BREAKING NEWS: Wall Street Journal article puts spotlight on the potential of new anticoagulants taking fresh aim at one of cardiology’s toughest challenges.

InnovationRx: A New Blood Thinner On The Horizon

Female nurse checks patient's vital signs

The number of Americans with irregular heartbeats, known as atrial fibrillation, is expected to top 12 million people by the end of the decade. This heart condition can frequently lead to blood clots and put patients at risk for strokes, which is why they’re often prescribed blood thinning medications. But the downside of anticoagulants is that they can, in some patients, exacerbate bleeding to a dangerous degree.

A number of companies are working on new types of anticoagulants to help avoid this issue so that more people can take them. One of them is Blackstone-backed Anthos Therapeutics, which has developed a monoclonal antibody called abelacimab that binds to Factor XI, an important clotting agent. The company just published results of its phase 2 clinical trials, which found that abelacimab had a 67% lower risk of bleeding compared to standard anticoagulants, while still being effective at preventing clotting and without any significant adverse events. That’s impressive considering that the best case scenario before the trial started was a 40% reduction, said Christian Ruff, the principal investigator of the trial. “That’s great news for us, and more importantly great news for patients.”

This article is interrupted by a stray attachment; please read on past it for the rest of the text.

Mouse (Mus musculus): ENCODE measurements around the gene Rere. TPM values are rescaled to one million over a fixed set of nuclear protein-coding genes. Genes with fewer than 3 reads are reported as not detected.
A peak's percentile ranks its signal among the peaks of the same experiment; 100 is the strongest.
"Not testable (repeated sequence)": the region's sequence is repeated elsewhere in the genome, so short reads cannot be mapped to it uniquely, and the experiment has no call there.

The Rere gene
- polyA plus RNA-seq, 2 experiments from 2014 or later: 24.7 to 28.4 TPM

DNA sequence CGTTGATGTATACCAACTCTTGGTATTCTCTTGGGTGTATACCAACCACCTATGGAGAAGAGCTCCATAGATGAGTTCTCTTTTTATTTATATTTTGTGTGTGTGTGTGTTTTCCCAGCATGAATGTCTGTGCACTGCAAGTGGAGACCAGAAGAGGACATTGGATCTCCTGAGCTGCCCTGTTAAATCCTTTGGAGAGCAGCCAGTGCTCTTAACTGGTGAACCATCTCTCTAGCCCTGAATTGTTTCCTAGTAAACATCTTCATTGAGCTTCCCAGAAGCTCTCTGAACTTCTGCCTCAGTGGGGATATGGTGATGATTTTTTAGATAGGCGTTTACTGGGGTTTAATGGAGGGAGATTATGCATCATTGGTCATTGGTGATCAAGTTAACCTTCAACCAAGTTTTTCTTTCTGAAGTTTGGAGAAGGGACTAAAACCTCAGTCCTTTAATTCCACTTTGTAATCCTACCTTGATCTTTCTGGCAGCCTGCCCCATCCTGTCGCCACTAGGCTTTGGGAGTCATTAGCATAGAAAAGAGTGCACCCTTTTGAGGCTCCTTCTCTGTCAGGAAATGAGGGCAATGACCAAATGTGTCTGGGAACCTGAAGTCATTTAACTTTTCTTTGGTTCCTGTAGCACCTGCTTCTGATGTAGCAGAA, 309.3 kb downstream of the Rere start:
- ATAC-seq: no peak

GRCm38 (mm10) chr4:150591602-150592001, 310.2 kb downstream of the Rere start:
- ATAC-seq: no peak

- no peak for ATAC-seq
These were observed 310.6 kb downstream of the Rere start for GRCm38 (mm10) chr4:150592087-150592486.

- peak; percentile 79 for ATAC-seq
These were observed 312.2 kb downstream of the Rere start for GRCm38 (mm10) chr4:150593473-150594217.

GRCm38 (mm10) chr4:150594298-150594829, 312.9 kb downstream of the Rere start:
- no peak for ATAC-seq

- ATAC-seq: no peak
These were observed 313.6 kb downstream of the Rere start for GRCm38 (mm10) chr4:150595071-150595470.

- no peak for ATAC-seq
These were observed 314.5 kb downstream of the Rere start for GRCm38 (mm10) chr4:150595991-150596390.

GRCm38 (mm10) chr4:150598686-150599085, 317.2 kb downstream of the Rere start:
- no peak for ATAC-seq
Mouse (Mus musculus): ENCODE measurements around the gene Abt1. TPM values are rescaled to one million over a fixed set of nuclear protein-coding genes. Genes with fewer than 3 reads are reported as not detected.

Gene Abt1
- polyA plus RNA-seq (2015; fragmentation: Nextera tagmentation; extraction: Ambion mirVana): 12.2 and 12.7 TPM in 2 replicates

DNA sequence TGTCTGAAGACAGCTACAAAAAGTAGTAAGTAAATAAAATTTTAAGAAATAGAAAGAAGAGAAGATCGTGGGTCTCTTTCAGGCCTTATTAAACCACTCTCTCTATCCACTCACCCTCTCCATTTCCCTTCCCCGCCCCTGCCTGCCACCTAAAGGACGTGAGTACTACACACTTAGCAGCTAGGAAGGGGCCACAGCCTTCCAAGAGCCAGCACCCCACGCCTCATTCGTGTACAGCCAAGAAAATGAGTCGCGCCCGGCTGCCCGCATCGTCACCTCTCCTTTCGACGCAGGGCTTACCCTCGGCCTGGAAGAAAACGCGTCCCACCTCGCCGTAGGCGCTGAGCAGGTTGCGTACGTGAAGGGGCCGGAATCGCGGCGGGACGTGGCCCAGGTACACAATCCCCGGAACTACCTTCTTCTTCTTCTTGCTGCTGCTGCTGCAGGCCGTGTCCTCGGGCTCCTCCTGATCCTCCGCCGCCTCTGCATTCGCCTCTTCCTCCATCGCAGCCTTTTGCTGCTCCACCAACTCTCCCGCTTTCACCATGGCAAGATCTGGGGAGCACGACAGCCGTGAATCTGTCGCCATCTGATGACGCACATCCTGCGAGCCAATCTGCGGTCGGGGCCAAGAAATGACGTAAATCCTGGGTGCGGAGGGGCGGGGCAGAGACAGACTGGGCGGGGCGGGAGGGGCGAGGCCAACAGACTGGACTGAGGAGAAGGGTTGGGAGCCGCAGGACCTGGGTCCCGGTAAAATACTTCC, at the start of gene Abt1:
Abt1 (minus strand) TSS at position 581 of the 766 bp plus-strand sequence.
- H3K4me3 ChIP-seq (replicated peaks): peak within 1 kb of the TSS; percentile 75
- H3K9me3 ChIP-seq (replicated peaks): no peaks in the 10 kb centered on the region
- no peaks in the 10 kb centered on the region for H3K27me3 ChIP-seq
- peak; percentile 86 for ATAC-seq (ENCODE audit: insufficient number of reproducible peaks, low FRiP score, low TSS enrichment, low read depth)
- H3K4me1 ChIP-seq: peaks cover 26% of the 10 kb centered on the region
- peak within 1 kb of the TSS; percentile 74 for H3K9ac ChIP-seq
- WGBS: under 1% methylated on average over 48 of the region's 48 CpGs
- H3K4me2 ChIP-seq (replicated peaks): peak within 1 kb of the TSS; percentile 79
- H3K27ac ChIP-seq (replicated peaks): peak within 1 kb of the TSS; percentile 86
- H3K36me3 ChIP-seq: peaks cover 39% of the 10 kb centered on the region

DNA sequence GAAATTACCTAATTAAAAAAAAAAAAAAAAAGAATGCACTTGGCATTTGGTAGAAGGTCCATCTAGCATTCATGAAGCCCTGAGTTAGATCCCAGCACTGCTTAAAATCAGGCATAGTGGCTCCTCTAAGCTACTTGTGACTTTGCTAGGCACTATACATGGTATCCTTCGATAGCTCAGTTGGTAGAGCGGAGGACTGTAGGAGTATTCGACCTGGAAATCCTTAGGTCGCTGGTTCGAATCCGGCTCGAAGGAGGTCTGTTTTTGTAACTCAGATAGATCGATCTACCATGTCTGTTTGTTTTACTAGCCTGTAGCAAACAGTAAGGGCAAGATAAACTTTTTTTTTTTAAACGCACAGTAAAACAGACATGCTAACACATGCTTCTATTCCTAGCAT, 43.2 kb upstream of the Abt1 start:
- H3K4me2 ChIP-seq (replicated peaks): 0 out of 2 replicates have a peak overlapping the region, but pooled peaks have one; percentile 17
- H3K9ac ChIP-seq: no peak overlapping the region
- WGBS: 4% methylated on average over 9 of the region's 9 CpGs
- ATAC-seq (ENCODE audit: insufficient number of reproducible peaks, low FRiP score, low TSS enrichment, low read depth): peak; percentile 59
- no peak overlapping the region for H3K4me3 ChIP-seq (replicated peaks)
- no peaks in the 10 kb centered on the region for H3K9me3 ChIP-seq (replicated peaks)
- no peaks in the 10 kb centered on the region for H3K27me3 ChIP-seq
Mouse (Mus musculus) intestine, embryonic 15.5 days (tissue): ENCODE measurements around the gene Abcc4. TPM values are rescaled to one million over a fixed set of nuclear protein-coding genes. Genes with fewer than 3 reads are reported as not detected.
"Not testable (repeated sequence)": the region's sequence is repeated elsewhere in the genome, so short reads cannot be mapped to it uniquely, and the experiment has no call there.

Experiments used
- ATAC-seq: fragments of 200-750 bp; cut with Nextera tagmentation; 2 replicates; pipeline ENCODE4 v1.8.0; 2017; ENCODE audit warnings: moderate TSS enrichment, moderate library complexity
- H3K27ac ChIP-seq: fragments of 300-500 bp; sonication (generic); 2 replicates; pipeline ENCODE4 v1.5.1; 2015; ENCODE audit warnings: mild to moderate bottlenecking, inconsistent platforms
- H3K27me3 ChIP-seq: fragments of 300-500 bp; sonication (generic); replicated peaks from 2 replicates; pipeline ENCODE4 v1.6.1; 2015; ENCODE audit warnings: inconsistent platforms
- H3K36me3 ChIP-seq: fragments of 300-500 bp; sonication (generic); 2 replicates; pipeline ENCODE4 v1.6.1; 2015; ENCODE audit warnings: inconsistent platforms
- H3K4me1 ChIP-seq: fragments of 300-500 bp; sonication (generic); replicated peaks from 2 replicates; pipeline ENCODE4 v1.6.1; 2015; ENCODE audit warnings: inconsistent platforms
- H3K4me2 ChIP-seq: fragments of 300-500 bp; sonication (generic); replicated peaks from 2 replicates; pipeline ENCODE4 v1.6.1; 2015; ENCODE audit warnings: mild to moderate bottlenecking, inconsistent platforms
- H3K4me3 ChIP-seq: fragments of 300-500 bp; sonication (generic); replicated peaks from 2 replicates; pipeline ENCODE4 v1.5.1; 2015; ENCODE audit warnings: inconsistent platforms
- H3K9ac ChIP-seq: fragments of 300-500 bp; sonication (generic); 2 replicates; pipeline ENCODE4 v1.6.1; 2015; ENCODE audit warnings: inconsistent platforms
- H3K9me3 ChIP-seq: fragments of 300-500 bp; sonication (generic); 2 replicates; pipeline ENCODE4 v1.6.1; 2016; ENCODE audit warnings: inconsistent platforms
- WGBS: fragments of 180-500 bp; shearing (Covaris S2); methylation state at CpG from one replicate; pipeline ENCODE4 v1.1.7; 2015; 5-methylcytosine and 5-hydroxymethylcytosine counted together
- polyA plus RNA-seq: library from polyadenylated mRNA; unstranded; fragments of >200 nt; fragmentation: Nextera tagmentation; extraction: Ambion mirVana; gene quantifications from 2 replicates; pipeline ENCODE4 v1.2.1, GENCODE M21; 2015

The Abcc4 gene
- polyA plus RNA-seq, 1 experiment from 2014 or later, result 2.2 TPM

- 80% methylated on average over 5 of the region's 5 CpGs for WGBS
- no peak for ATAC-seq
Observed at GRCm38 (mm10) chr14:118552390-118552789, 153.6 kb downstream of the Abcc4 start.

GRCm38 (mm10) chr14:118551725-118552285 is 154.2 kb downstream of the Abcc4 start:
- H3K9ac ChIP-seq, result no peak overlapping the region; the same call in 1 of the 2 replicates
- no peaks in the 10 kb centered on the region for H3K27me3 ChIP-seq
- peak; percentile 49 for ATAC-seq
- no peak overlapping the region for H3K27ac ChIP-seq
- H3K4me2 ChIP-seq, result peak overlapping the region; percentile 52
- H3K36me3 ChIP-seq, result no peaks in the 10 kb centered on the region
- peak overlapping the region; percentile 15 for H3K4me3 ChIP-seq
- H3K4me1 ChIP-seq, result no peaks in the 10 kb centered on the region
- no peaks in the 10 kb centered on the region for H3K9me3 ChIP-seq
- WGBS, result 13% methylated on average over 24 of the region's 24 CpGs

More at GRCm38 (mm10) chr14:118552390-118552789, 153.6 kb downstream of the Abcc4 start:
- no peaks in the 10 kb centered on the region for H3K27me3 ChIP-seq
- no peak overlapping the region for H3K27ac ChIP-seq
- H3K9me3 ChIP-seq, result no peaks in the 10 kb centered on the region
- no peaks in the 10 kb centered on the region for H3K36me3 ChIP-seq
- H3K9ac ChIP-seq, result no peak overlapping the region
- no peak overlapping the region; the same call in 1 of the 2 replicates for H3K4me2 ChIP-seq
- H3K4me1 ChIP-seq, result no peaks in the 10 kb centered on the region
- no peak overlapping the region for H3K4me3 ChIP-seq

Anthos’ Chief Medical Officer Dan Bloomfield told Forbes that the company’s next steps are to move into phase three clinical trials, with results from those expected in mid-2025. If the phase 2 results hold up, he says, the company’s medication could be potentially approved and on the market by 2026, barring any unforeseen events. “These could become the dominant anticoagulants,” he said.